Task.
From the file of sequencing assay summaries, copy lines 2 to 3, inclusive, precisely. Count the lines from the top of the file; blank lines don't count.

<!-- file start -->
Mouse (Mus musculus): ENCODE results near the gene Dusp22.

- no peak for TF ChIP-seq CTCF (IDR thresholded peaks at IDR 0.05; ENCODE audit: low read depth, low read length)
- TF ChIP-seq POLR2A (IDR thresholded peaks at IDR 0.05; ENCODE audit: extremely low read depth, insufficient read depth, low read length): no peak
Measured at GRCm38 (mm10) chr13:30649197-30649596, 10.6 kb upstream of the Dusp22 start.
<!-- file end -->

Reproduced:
- no peak for TF ChIP-seq CTCF (IDR thresholded peaks at IDR 0.05; ENCODE audit: low read depth, low read length)
- TF ChIP-seq POLR2A (IDR thresholded peaks at IDR 0.05; ENCODE audit: extremely low read depth, insufficient read depth, low read length): no peak